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Re: Request for Comments: Proposal for Touch-Based Animation Scrubbing

From: Simon Fraser <smfr@me.com>
Date: Thu, 29 Nov 2012 16:51:04 -0800
Cc: Rik Cabanier <cabanier@gmail.com>, www-style list <www-style@w3.org>
Message-id: <AB038919-15C9-472C-8609-6B861A09D3D3@me.com>
To: "Tab Atkins Jr." <jackalmage@gmail.com>
On Nov 29, 2012, at 4:07 PM, Tab Atkins Jr. <jackalmage@gmail.com> wrote:

> On Wed, Nov 28, 2012 at 9:12 PM, Tab Atkins Jr. <jackalmage@gmail.com> wrote:
>> On Wed, Nov 28, 2012 at 8:23 PM, Rik Cabanier <cabanier@gmail.com> wrote:
>>> Can you explain how your image carousel works?
>>> Specifically, how are the animations on the images triggered and
>>> synchronized by the timeline?
>> 
>> I'd been thinking something was "off" when I put that example
>> together, and I was right - it's completely wrong, actually.
>> 
>> To do that example correctly, you need a separate @keyframes rule for
>> each element, which properly moves it to the end, then flips to the
>> beginning, and finally ends back at its starting location.  These will
>> vary for every one, because they're all different distances from the
>> end.
> 
> Never mind, I found a better way to do it.  It still requires work
> per-item, but only in the form of individual 'animation-delay'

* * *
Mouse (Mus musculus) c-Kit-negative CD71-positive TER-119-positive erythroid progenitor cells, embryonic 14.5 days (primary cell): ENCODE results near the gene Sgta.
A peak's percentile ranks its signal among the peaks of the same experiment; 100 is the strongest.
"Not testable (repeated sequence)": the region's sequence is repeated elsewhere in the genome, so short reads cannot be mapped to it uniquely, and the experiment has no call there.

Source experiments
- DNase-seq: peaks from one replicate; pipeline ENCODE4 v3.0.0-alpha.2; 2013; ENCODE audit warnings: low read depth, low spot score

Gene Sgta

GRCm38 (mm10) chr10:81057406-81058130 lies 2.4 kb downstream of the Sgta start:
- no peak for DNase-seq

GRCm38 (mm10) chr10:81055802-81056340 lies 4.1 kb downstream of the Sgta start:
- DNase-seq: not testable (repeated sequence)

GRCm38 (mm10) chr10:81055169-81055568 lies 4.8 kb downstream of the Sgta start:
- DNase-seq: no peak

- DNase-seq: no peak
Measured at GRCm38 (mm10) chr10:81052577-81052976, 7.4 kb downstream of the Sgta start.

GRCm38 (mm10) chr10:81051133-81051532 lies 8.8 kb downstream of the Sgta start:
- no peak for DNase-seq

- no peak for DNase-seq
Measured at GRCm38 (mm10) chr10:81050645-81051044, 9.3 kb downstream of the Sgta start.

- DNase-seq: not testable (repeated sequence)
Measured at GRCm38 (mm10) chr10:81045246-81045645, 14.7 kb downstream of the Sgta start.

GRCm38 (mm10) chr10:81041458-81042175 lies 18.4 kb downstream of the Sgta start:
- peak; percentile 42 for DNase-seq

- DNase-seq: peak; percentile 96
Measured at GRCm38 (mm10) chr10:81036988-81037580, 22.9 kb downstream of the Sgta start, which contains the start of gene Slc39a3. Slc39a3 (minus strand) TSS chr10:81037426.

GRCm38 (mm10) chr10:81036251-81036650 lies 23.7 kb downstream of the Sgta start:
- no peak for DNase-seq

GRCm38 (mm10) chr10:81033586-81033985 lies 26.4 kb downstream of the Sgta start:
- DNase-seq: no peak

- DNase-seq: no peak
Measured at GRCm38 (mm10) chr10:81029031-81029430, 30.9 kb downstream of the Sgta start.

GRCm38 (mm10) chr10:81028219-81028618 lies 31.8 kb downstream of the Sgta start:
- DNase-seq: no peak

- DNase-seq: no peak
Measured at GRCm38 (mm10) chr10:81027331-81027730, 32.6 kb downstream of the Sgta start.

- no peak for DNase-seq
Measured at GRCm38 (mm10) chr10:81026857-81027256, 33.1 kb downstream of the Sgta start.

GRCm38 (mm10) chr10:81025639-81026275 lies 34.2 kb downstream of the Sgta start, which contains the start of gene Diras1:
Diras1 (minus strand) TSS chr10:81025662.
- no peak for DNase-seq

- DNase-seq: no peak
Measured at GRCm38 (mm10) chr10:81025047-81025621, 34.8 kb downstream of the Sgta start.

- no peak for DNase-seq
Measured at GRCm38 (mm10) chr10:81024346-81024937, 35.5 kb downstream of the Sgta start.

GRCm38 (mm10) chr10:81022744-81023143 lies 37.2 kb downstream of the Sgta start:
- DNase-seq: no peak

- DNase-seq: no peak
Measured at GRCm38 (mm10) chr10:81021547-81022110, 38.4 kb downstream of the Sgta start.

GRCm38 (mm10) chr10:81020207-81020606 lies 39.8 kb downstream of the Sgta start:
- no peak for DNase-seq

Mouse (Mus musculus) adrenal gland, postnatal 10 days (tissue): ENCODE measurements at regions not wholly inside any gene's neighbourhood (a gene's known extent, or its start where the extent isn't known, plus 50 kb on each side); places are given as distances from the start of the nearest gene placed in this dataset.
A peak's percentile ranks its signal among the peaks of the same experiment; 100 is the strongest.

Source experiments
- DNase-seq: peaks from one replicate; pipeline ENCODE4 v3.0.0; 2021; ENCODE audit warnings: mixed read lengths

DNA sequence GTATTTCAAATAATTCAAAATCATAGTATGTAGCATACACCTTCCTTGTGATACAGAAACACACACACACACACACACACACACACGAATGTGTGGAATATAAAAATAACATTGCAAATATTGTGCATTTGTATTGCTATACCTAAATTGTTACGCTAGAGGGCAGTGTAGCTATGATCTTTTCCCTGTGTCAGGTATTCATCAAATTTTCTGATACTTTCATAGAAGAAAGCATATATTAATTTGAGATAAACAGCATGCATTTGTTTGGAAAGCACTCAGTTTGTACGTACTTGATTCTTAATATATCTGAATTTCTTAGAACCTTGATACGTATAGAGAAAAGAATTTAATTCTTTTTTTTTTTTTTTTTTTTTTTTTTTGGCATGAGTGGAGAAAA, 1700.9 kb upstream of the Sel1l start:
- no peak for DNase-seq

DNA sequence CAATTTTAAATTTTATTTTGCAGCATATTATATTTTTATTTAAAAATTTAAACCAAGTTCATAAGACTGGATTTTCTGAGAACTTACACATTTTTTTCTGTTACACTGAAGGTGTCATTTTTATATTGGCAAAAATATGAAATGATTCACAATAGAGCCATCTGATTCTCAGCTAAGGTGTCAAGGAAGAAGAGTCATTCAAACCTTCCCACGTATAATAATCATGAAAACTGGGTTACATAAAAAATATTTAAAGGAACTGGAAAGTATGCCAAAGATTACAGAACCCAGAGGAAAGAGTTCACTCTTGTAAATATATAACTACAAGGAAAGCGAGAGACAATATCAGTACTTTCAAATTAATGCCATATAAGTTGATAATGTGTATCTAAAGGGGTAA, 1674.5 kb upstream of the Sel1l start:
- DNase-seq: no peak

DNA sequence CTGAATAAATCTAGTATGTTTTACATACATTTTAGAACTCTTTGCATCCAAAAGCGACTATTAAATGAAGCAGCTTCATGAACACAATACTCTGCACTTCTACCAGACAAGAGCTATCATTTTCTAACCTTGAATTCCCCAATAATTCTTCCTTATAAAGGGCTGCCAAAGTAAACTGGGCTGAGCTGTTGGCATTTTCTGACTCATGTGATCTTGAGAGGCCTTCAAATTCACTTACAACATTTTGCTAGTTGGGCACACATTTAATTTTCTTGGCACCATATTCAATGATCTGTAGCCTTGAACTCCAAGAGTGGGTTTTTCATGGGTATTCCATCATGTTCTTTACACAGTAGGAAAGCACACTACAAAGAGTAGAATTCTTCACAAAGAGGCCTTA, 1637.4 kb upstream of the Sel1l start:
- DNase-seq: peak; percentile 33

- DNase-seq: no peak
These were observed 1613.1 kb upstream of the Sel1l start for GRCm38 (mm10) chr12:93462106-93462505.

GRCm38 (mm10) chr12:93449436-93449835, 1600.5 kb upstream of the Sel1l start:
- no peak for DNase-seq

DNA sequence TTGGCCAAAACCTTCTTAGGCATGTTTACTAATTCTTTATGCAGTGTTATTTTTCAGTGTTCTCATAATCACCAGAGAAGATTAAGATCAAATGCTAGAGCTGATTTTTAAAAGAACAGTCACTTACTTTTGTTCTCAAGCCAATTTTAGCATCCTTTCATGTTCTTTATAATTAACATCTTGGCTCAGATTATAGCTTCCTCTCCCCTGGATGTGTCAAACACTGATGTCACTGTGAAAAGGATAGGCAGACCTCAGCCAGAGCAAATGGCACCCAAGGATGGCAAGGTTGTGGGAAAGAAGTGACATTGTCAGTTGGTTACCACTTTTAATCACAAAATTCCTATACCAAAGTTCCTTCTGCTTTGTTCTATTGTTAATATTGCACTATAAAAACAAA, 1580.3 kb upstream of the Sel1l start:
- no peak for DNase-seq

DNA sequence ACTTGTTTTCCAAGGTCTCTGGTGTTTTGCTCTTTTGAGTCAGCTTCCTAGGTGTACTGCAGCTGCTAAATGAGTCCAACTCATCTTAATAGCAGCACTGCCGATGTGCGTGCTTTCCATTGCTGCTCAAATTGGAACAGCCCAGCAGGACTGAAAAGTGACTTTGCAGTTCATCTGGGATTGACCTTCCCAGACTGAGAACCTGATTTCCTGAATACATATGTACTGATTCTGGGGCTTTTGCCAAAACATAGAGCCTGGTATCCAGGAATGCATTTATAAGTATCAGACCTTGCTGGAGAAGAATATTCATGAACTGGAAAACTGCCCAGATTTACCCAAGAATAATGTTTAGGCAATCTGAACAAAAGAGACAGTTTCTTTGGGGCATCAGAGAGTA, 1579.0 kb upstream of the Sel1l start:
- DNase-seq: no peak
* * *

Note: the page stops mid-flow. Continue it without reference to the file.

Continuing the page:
> properties.  You only need a single @keyframes now.  It's updated in
> the doc.
> 
> I also reworked the syntax a little bit.

I'm deeply suspicious of features that will add more complexity to scrolling.

I think scrolling is really something that needs to be under user control,
which few or no side-effects on the page (other than simple declarative
things like position:fixed and sticky). We're spending a lot of effort in
WebKit to make scrolling as smooth as possible, and features that
complicate the scrolling logic will likely cause us to fall off the fast path,
which results in a poor experience for users.

I understand that the intent of your proposal is to allow UAs to optimize
scrolling-related mutations of the page content. I think the reality is that
it adds such complexity to the scrolling implementation (something
that is already very different across different platforms) that many platforms
will just fall back to the "slow" implementation, and users will remain unhappy.

In addition, allowing authors to hijack a common user-interface feature
like the scrollbar, and turn it into a knob that makes non-scrolling animations
happen seems like something we don't want to encourage. Scrollbars are
for users, not authors.

Simon
Received on Friday, 30 November 2012 01:52:45 GMT

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